4x 200g venison loin steaks 500g kale, chopped Small knob of butter 1kg venison bones 1 large onion, chopped 1 carrot, chopped 2 sticks celery, chopped 1 tbsp tomato puree 10 peppercorns 2 bay leaves A few sprigs of thyme 250ml red wine 100ml port 1.5 ltr good quality veal or beef stock (if using beef stock don’t make it too strong) 50g elderberries

Enjoy this bounty of autumn! | 61

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Body & Mind

FOODS THAT REDUCE STRESS Tamara Jones, Nutritional Therapist and Founder, Loving Healthy


t is not surprising that, nowadays, stress is very common, given that most people are busy coping with work, family and everyday life. While many people feel stressed every now and then, some are living with chronic (long-term) stress where they are repeatedly exposed to different stressors for an extended period of time. As the body’s stress response system is not designed to be constantly activated, the impact of this on health and well-being can be significant. Long-term stress has debilitating effects throughout the body and can cause a wide range of symptoms you might not realise are associated with it: depression, food 64 | Bridport Times | November 2018

cravings, mood swings, irritable bowel syndrome, loss of appetite, insomnia, skin irritations (rashes, eczema), weight gain, difficulty concentrating, chest pains, dizziness and muscle tension. When we feel stressed, our bodies release the stress hormones adrenaline, noradrenaline and cortisol. These speed up the heart rate and divert blood to the muscles of the arms and legs, ready for sudden movement. They make us breathe faster to take in more oxygen. At the same time kidney function slows, digestion slows and the liver releases fat and sugar into the bloodstream to provide energy. These reactions would all be very useful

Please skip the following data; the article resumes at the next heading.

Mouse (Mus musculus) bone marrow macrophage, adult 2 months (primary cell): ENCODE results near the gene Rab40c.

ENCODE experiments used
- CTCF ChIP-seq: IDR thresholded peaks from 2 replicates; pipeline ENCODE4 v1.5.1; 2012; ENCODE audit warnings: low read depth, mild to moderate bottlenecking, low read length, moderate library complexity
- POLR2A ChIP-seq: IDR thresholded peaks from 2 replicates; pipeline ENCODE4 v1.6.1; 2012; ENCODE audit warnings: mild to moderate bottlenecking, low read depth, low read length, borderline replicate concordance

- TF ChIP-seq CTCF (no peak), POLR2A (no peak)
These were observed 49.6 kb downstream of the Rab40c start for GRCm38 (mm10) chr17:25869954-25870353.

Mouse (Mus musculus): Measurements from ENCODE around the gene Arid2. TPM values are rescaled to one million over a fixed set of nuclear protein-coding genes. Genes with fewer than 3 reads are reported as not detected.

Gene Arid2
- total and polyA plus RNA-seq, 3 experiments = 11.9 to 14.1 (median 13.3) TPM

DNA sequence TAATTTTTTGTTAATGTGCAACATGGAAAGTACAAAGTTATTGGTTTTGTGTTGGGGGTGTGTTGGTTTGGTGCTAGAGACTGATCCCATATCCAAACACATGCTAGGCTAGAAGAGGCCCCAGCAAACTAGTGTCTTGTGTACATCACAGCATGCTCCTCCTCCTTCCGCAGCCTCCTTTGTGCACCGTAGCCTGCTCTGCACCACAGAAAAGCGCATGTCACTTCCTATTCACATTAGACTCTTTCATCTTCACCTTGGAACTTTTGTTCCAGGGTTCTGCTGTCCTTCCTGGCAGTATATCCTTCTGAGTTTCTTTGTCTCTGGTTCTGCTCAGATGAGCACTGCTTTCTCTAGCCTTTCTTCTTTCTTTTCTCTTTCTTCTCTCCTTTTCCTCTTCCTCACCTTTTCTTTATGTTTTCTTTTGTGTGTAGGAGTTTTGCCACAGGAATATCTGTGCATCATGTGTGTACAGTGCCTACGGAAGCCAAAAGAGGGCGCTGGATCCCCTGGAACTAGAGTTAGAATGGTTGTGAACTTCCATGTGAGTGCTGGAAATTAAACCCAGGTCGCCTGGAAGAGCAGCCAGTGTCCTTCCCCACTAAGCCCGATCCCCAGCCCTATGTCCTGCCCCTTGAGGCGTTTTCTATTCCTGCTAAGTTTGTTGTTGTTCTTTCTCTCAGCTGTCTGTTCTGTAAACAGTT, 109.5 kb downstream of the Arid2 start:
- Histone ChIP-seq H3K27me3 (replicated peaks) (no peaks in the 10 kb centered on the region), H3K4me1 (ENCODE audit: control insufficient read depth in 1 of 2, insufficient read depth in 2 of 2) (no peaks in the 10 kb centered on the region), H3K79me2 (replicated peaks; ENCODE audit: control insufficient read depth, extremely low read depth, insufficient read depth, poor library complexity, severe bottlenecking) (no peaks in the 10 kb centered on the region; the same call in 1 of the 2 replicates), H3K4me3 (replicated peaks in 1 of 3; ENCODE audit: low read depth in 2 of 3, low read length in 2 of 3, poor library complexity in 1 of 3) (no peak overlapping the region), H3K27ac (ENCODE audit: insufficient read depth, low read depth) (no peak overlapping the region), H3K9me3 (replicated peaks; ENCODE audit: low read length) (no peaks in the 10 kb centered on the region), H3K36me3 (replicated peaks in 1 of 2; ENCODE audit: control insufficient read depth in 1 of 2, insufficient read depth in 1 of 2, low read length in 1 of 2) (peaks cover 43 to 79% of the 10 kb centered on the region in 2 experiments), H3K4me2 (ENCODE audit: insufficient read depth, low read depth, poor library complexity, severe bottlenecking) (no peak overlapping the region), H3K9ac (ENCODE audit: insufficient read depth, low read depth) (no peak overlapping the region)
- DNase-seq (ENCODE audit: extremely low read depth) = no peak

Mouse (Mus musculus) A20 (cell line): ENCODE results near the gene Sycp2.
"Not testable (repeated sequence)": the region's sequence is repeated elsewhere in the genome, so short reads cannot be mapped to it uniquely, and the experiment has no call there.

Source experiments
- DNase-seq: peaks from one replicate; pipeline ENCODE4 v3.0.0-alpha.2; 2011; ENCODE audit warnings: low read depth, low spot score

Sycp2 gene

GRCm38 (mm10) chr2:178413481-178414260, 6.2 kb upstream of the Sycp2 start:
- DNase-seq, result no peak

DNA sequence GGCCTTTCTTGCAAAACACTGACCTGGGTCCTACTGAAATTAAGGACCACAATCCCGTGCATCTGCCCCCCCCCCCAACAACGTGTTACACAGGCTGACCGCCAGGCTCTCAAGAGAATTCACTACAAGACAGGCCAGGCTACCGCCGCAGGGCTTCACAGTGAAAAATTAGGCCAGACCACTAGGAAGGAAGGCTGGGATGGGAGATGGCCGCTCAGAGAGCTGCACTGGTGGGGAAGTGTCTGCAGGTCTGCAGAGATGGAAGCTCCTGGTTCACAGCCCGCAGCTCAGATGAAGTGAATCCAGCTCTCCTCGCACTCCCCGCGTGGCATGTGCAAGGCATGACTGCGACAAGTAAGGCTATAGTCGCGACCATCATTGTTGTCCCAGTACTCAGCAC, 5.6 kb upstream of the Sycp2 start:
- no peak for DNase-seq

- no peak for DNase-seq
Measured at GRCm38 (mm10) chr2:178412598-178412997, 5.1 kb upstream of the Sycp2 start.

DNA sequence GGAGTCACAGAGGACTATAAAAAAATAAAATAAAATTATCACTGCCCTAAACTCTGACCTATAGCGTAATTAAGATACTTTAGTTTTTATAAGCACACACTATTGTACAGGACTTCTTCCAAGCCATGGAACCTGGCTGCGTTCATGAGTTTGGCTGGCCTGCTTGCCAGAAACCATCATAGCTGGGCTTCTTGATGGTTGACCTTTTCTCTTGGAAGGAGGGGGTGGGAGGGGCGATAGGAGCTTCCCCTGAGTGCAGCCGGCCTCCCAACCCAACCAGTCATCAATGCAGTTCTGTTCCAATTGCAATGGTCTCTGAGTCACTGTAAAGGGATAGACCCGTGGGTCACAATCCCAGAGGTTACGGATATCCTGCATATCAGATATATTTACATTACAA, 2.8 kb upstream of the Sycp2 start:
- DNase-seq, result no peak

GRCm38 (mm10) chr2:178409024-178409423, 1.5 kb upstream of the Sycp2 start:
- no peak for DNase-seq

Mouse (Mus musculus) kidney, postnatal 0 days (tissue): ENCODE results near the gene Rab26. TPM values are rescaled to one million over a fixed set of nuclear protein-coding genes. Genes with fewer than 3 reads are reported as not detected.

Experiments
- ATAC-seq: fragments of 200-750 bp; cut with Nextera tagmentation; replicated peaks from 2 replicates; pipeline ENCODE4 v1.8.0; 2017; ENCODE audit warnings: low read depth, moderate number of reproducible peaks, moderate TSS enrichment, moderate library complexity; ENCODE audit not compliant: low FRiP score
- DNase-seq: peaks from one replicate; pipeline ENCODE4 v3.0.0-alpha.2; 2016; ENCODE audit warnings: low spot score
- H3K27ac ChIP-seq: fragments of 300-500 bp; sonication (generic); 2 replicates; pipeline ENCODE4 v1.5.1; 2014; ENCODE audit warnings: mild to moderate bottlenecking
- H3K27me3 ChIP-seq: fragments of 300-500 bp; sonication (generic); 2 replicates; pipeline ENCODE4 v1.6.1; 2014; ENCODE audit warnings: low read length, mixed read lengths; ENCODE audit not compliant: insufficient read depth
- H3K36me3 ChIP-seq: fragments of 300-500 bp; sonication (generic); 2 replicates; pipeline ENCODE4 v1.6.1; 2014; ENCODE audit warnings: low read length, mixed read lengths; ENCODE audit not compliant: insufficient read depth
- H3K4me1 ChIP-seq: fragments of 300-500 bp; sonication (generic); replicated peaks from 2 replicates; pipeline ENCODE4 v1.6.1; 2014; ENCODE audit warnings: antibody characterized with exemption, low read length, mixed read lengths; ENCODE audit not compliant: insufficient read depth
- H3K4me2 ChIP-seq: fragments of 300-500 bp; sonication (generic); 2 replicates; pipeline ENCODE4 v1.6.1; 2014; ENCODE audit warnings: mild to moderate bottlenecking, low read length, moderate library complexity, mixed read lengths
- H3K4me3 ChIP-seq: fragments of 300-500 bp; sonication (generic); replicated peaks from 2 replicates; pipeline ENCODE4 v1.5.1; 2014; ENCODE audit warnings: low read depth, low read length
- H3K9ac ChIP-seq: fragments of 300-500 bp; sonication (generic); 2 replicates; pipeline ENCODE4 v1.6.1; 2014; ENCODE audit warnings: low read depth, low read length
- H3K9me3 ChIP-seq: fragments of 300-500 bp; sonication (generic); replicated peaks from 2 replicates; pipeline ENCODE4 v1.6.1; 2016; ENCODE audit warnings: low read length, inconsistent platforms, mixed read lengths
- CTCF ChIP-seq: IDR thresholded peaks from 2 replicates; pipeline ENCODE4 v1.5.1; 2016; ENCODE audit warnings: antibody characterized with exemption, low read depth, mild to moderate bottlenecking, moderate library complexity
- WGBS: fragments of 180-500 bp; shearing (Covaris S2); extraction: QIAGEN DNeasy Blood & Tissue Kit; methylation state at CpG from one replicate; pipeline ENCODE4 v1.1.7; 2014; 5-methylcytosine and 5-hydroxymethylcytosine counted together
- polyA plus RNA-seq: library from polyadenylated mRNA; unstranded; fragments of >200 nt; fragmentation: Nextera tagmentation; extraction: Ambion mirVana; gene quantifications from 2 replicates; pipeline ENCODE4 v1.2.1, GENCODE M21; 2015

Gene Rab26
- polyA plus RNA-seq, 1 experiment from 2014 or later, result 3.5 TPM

nuts, seeds, avocados, Brussels sprouts and asparagus. Vitamin C – the largest store of vitamin C lies in the adrenal glands, which are responsible for the production of stress hormones. Keep these healthy by eating plenty of vitamin C-rich foods such as peppers, tomatoes, oranges, leafy greens and broccoli. Magnesium – this mineral can help to relax muscles and reduce anxiety, while also playing an essential role in hormone and energy production. Nuts – particularly almonds - are high in magnesium, as are beans and lentils, wholegrains and leafy greens. Essential Fatty Acids (EFAs) – EFAs are the most important building blocks for a healthy brain and cells. EFAs help to reduce inflammation and help stabilise moods. The best sources are oily fish such as salmon, mackerel, herring and sardines, as well as flaxseeds and walnuts. Foods to avoid

Alcohol and caffeine – too much of these can trigger the release of cortisol (stress hormone) and can worsen anxiety, make you dehydrated, interfere with sleep so leaving you tired, and prevent you coping well with stress. Processed or sugary foods – foods with added sugar, such as sweets, biscuits and sugary drinks, can make your blood sugar rise and fall rapidly. They can be tempting when you’re feeling stressed but this kind of food isn’t good for your energy or your physical health in the long run.

Image: Lara Thorpe

if we had to run away from an escaped tiger in a zoo; in that situation the stress hormones would dissipate within a couple of hours after we reached a place of safety or the tiger was recaptured. However, if the stressful situation continues long term, there’s a build up of stress hormones in the bloodstream which leads to many adverse effects on health. Foods for natural stress relief